The ‘My Favourite…’ series is a platform for me to share some of my favourite books of all time! Today I have selected my favourite gothic novel.
Rebecca by Daphne du Maurier
When Rebecca was on the reading list for book club, everyone seemed so excited to read it that I picked it up without even looking at the blurb. For some reason, possibly the cover design, I assumed it was a nice Jane Austen-esque romance. Oh, the naivety….
Rebecca is dark, disturbing and divisive. It sent shivers down my spine and I couldn’t tear myself away.
7 Reasons Why I Love This Book
1) Opening line
Last night I dreamt I went to Manderley again . . .
With an opening line like this, how could you not be intrigued? I also fell in love with Manderley, the grand, isolated, secretive estate where most of the novel takes place.
2) Plot twists
Whatever you think is going to happen next – it won’t. Rebecca is a masterpiece of intrigue and suspense.
3) Mrs Danvers
Mrs Danvers is regarded by many as one of the most memorable villains of any novel. Such a chillingly portrayed character is guaranteed to keep you on the edge of your seat.
4) Ambiguous ending
No spoilers – I promise! The ending is very clever in that it’s left to readers to decide what really happened…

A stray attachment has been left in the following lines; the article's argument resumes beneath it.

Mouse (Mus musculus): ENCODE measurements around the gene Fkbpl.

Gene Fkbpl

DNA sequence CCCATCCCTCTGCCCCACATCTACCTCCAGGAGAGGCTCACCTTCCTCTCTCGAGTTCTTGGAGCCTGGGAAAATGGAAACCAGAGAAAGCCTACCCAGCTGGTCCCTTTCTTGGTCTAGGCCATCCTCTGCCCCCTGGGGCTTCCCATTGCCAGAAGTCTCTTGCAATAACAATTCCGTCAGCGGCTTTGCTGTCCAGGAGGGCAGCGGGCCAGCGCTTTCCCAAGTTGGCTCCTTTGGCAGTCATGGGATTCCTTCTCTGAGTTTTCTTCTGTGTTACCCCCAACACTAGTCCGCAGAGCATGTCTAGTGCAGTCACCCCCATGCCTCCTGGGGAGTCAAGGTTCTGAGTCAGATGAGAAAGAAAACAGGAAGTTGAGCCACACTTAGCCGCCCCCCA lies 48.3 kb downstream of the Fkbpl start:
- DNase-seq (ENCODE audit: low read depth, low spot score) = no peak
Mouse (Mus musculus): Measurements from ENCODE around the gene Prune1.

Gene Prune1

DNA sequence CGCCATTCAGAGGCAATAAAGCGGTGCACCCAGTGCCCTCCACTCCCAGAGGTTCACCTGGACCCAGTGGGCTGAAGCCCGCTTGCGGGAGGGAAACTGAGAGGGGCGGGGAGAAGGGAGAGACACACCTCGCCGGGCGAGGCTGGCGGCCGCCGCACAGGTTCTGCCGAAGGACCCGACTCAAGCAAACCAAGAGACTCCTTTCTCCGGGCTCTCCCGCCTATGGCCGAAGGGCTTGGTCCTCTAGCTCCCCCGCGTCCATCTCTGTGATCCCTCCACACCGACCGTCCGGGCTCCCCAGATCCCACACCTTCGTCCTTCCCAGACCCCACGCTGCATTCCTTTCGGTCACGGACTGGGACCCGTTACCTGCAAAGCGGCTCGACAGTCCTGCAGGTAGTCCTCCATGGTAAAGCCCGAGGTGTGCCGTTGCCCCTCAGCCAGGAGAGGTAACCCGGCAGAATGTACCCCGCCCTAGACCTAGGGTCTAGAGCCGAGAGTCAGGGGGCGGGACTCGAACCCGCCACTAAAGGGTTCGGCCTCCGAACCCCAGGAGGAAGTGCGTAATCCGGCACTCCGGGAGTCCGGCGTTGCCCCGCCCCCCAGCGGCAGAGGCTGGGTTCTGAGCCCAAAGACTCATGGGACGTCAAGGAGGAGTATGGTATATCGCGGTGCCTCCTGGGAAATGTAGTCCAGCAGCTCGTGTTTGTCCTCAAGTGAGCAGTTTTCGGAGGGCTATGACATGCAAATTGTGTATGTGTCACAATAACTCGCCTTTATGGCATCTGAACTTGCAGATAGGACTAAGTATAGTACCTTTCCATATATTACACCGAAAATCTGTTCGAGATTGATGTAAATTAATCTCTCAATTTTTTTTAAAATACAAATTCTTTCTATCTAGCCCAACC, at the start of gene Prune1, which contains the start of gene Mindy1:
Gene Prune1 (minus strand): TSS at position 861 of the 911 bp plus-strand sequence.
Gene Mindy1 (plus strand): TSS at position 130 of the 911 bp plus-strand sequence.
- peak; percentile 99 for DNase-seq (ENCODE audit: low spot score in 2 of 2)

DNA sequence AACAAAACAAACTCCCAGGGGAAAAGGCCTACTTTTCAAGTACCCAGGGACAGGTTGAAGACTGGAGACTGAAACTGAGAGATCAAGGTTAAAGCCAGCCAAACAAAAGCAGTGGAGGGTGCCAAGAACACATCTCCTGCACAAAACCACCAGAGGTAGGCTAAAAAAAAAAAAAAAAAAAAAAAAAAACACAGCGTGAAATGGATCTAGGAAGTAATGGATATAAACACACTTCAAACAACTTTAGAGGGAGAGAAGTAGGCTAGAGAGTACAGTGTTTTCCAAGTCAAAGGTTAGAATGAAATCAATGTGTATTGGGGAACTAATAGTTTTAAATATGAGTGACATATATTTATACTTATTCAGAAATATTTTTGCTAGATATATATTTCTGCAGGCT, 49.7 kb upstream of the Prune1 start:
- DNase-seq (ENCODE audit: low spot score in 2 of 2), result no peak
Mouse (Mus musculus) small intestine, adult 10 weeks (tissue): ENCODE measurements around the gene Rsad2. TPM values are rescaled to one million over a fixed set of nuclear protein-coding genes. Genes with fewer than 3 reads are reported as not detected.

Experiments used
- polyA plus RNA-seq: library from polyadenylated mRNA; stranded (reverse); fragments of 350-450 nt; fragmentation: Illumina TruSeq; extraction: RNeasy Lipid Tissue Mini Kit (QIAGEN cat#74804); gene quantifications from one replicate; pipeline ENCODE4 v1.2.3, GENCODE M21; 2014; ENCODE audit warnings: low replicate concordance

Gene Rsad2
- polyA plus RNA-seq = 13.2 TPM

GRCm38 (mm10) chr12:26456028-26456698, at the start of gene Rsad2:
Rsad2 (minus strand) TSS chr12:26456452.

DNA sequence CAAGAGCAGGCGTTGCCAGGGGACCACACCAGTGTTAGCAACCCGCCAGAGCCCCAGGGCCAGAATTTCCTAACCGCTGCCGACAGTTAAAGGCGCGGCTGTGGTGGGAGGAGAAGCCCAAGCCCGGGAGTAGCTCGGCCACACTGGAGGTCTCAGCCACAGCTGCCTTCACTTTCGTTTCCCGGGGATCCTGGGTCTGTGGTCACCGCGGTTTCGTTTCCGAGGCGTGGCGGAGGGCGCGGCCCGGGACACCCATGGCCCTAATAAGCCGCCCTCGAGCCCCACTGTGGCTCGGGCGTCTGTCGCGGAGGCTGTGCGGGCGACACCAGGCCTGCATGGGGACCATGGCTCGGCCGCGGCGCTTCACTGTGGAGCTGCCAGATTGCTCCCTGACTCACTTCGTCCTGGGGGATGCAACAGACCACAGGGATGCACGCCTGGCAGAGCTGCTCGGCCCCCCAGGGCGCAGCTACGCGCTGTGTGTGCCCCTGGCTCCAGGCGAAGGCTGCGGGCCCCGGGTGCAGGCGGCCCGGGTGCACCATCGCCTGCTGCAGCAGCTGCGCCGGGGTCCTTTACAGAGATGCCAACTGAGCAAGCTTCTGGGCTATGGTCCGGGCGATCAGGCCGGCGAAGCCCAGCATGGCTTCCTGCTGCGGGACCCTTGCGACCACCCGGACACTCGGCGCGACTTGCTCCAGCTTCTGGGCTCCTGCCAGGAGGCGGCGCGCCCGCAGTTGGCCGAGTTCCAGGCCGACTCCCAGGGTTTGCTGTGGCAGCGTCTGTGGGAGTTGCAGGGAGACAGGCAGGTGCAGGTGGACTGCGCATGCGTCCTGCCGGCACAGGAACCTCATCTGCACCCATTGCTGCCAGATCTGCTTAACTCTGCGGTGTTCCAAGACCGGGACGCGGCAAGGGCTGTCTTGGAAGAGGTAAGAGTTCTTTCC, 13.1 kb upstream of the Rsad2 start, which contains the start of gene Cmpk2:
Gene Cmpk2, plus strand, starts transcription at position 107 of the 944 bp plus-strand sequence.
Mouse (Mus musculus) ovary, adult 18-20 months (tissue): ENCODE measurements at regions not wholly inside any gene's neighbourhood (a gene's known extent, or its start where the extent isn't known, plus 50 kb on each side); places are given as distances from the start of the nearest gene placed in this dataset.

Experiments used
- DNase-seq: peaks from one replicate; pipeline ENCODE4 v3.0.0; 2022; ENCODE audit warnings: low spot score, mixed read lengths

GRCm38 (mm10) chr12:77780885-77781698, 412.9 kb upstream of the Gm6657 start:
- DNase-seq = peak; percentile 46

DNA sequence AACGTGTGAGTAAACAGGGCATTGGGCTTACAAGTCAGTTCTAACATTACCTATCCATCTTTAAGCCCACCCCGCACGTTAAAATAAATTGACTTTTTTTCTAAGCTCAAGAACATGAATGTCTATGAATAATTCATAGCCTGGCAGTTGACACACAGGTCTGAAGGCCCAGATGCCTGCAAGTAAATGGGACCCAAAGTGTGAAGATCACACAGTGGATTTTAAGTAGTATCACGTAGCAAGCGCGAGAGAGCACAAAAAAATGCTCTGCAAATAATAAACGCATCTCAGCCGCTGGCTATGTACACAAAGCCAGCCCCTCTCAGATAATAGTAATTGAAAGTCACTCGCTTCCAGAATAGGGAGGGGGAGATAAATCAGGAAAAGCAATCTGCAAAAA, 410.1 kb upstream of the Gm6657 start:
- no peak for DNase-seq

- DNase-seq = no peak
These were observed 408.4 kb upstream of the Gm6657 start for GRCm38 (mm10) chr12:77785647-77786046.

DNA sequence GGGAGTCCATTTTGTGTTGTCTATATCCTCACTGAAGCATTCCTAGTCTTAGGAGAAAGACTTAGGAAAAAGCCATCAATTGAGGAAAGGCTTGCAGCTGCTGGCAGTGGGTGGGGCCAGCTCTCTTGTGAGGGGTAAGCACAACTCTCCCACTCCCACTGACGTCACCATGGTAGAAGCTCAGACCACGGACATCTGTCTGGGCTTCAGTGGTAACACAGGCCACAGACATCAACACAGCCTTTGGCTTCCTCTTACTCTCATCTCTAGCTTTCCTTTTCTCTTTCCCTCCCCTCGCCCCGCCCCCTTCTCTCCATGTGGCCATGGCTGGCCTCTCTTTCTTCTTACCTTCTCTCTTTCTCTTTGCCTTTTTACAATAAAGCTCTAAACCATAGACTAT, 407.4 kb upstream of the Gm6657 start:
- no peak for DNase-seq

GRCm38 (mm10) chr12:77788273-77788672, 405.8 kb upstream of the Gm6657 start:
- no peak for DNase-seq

5) Autobiographical elements
I love books where learning more about the author can add another dimension to the story. Rebecca may have been a means for Daphne du Maurier to explore the two irreconcilable aspects of her personality. On one hand, we have the shy, meek Mrs de Winter, whose first name we never learn. On the other end of the spectrum is Rebecca – independent and sexually empowered. The tension between these two opposites is an undercurrent present throughout the novel.
6) Divisive characters
Whether your sympathies lie with the harmless-but-a-bit-pathetic Mrs de Winter or the exciting and dangerous first wife Rebecca, this novel is sure to spark debate. Although everyone I have spoken to agrees on one thing. The husband Maxim is a bit of a cretin. I’ll leave you to make up your own mind on that one.
7) Subversion of convention
When Rebecca was published, it was met with a storm of public attention but never really received critical approval, dismissed as ‘women’s fiction.’ However, that does nothing to take away the resonance of her complex, controversial female characters.
Have you read Rebecca? Is there another gothic novel you would like to suggest? Please do share your opinion in the comments!